The FDA first issues warning letters to them to discontinue using these claims. If the recipients of such letters take no action, the FDA initiates legal action against them.

“It is unlawful under the FTC Act, 15 U.S.C. § 41 et seq., to advertise that a product can prevent, treat, or cure human disease unless you possess competent and reliable scientific evidence, including, when appropriate, well-controlled human clinical studies, substantiating that the claims are true at the time they are made.”  “Failure to promptly correct violations may result in legal action without further notice, including, without limitation, seizure and/or injunction.”

Judge with a mallet symbolizing FDA legal action about medical claims for non-FDA approved cannabis and CBD products

Regulation of cannabis products in food and cosmetics: GRAS – Generally Recognized as Safe

GRAS” is an acronym for Generally Recognized As Safe. Federal Food, Drug, and Cosmetic Act (FD&CA) calls food additive anything added to food.  As such, the FDA has to review and approve all food additives, unless they are already GRAS.

There are no cannabinoids inside the cannabis seeds.  Therefore, of all cannabis products, the FDA considers only three hemp seed-derived food ingredients as generally safe (GRAS) for human consumption:

  • hulled hemp seed,
  • hemp seed protein powder, and
  • hemp seed oil.

In essence, these three hemp seed-derived products can be legally added to and marketed in human foods, but only:

  • for the uses approved by the FDA, and
  • provided they comply with all other requirements.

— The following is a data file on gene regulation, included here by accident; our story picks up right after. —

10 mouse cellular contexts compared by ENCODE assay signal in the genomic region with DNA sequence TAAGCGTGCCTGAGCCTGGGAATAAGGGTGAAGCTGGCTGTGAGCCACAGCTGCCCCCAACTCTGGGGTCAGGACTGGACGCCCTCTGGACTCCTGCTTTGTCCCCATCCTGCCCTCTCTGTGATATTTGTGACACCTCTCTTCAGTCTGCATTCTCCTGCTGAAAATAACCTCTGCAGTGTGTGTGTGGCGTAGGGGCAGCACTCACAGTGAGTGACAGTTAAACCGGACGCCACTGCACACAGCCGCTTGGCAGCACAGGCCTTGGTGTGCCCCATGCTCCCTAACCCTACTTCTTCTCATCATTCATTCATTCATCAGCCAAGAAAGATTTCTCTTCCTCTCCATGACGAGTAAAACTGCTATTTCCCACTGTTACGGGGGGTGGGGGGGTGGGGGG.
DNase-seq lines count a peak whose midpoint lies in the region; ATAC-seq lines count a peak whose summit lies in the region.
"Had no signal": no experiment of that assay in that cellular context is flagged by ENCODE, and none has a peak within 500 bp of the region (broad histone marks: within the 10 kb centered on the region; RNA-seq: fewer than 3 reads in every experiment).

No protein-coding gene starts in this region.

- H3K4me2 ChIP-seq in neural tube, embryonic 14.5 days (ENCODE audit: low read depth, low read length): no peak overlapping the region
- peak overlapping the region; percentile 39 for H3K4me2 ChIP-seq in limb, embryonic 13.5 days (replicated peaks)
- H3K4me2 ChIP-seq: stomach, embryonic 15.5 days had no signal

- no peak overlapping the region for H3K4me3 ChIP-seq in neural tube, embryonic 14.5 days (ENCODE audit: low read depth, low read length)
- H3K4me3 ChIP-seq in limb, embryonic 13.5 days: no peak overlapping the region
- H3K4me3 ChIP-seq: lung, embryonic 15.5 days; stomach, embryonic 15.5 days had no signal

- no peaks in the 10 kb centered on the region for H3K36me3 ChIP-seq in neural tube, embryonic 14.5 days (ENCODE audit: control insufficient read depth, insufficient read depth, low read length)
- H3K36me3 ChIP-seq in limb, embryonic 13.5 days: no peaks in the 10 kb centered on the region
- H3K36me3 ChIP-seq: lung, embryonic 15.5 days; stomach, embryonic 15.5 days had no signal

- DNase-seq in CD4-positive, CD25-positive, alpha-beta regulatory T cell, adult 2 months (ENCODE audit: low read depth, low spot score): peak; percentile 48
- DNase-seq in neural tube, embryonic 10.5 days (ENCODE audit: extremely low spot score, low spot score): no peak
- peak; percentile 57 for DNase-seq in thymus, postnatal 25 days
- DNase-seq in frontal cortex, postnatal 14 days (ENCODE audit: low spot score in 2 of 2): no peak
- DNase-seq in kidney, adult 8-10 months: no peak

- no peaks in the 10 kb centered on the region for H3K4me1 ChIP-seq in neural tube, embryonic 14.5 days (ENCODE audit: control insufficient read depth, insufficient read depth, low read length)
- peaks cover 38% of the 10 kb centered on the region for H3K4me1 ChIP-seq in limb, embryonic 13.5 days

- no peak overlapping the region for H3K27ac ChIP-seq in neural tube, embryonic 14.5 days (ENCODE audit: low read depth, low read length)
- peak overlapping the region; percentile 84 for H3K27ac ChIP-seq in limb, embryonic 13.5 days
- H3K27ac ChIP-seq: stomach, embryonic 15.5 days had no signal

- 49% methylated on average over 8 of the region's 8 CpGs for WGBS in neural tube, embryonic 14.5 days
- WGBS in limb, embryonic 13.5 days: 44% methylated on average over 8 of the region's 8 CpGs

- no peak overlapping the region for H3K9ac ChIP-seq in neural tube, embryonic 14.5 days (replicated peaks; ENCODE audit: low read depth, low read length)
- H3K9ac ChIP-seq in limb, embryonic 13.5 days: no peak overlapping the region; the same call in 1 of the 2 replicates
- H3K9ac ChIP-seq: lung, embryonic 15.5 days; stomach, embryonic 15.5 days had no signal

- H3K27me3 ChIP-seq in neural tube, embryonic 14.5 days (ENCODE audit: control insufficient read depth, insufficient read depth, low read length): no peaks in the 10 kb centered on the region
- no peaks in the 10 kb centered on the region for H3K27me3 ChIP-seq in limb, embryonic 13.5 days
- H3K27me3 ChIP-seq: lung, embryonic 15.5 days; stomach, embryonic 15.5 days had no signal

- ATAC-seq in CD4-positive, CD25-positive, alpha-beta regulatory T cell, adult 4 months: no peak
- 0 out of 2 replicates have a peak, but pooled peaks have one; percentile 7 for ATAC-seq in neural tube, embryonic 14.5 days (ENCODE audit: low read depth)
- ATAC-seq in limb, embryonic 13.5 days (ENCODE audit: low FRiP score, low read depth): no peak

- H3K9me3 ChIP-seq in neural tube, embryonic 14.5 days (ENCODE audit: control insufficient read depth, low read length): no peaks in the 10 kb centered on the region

On the other hand, pet food or animal feed in the United States may not contain either whole cannabis or hemp, or cannabis or hemp products, because:

  • the 2018 Farm Bill doe snot allow it, and
  • the FDA does not allow it either – they do not consider them generally safe for animals.

Regulation of foods with hemp seed-derived products

If the manufacturing of foods containing hemp follows the legal requirements and FDA specifications, then GRAS conclusions apply to them. Indeed, hemp and hemp products can be a source of:

  • carbohydrates
  • protein
  • oil
  • other nutrients

As such, hemp can be an ingredient in:

  • beverages
  • soups, sauces, dressings, spreads
  • plant-based products that are alternatives to meat
  • baked goods, cereals, snacks, desserts
  • any other food
Hemp flour in a wooden spoon, hemp seed in a bag and on the table, hemp oil in a glass jar, hemp leaves on the background of wooden boards.

However, products that contain hemp must declare them by name and spell them out in the list of ingredients.

Regulation of THC and CBD in hemp seed-derived foods

Hemp contains only miniscule amounts of THC and CBD (remember: 0.3% dry weight benchmark for cannabis vs. hemp). As such, hemp products will not make you high.

Additionally, as we said before, there are no cannabinoids inside the cannabis seeds. Makers of seed-derived foods, therefore, must follow good manufacturing practices to avoid contamination of the seeds with the rest of the plant that may contain cannabinoids, such as THC.

Information on food containing THC and CBD is available here.

Regulation of cosmetics with cannabis-derived ingredients

The definition of cosmetics

The FD&C Act, sec. 201(i) defines cosmetics as articles that are not soap and are intended:

  1. to be:
    1. rubbed, poured, sprinkled or sprayed
    2. into or onto the human body or parts of it
    3. for the purposes of cleansing, beautifying, promoting attractiveness or altering appearance
  2. for use:
    1. as a component of such articles

If a product has the purpose of affecting the body’s function or structure; or to prevent, diagnose, or treat a disease, then is the FDA considers it a drug, even if it is both a cosmetic and a drug. In that case, FDA requires approval to be produced and marketed.

The regulation of cosmetics

Regulations do not restrict or prohibit cosmetics with cannabis or cannabis-derived ingredients.

  • The FD&C Act does not require premarket approval of cosmetics by the FDA
  • No ingredient can be used if it causes the adulteration or the misbranding of the product
    • Adulteration is defined as containing poisonous substances that might cause injury if used as customary or as prescribed in the labeling.
    • Misbranded means that the label of the product is false or misleading.

References